Anita Ragusa, the daughter of a costume company owner, delivers a dress for a costume ball at the last minute. The snobbish customer doesn't like the design at first, but agrees to let ... See full summary »

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(story), (story)
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Cast

Complete credited cast:
...
Anita Ragusa
Adrian Rosley ...
Mr. Ragusa
Barbara Child ...
Carolyn Belmont
...
Charlie - the Chauffeur
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Storyline

Anita Ragusa, the daughter of a costume company owner, delivers a dress for a costume ball at the last minute. The snobbish customer doesn't like the design at first, but agrees to let Anita model it for her to decide whether to keep it. Charlie, a drunk partygoer, sees Anita in the dress and invites her to attend the festivities. She reluctantly agrees and sings for the other guests. Written by David Glagovsky <dglagovsky@verizon.net>

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Genres:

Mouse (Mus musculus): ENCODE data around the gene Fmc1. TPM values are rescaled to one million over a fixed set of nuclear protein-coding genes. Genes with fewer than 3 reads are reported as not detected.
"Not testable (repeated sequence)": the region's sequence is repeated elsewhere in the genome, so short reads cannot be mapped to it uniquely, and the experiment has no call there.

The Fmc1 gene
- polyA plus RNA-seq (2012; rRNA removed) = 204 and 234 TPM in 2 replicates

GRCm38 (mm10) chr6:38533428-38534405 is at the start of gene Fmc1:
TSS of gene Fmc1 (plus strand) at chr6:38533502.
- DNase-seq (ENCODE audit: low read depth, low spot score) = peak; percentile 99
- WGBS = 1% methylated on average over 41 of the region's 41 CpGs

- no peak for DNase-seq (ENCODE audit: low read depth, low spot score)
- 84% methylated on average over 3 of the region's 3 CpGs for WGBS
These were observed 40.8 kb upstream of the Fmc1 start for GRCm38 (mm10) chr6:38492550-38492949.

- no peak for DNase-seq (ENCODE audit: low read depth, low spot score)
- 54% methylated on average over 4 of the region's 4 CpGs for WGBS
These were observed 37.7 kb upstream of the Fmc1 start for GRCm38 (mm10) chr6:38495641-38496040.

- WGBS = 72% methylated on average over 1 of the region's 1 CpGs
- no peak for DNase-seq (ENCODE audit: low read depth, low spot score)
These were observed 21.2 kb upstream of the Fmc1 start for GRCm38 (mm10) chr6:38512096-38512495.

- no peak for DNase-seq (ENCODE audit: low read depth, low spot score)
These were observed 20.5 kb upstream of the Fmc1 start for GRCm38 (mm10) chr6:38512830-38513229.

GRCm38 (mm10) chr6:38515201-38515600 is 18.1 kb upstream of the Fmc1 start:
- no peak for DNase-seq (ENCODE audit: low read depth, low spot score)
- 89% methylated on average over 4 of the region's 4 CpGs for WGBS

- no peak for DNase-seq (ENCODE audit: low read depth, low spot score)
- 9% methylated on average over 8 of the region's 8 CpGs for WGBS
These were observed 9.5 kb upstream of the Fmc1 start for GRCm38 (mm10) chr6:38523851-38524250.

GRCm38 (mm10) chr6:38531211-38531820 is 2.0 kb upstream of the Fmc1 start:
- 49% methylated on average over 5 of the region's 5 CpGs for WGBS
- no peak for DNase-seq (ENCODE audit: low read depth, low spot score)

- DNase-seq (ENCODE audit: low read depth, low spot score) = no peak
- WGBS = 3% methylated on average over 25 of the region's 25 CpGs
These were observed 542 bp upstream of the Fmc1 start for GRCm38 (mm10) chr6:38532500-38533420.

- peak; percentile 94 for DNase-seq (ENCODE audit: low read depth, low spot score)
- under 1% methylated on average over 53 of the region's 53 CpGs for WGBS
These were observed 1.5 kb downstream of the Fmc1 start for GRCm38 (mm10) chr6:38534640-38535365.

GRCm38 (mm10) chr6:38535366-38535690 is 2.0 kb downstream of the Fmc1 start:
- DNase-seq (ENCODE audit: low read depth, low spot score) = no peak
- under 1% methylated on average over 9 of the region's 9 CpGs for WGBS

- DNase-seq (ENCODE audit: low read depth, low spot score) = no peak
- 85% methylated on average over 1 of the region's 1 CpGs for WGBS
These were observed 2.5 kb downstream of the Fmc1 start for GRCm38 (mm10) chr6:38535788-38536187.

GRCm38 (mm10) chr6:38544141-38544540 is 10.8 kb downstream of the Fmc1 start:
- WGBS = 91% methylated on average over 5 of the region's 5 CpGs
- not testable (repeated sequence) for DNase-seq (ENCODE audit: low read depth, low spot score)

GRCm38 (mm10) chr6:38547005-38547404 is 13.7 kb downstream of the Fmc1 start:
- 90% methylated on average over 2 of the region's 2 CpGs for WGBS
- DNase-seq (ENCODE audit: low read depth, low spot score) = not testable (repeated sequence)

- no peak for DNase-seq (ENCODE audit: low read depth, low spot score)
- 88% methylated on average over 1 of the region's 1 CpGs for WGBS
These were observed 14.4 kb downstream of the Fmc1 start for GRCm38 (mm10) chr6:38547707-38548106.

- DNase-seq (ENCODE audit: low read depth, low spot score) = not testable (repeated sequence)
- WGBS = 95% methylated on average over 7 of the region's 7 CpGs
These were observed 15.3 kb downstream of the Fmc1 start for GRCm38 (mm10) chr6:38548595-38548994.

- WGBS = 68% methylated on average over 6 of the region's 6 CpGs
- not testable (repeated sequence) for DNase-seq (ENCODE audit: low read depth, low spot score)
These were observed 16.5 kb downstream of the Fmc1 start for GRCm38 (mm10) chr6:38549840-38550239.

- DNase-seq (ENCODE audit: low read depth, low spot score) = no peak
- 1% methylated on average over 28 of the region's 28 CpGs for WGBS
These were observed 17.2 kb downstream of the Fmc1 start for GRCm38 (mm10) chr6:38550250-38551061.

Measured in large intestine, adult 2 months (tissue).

Comedy | Musical | Short

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Details

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Release Date:

5 November 1932 (USA)  »

Also Known As:

Broadway Brevities (1932-1933 season) #5: A Modern Cinderella  »

Company Credits

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Technical Specs

Runtime:

Sound Mix:

(Vitaphone)

Aspect Ratio:

1.37 : 1
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Did You Know?

Trivia

Vitaphone Production Reels #1460-1461. See more »

Soundtracks

It Was So Beautiful (And You Were Mine)
Music by Harry Barris
Lyrics by Arthur Freed
Performed by Ruth Etting (vocal)
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User Reviews

Interesting Vitaphone Short
20 July 2009 | by (United States) – See all my reviews

I've seen a number of Ruth Etting shorts and have never really understood what was so great about her. She was a below-par actress and a passable singer. She certainly is not the singer that Doris Day portrays in "Love Me or Leave Me". In this short, she portrays the daughter of an Italian tailor who must deliver a gown to a socialite for a party. At the party, she is asked to sing. This is where we get her two musical numbers. The comedy in this short is mild at best and the supporting players do not add much. Ruth Etting does not give anything to her role; she is not funny and it seems that she is reading her dialog. I suppose her poor acting kept her in shorts and in guest spots in features. The Brooklyn Vitaphone short subject unit was never a great studio for comedy. They tried, but they rarely succeeded. They did not use Bob Hope properly and gave Shemp Howard some very bad material. This is just another in the series of comedy misfires from Vitaphone.


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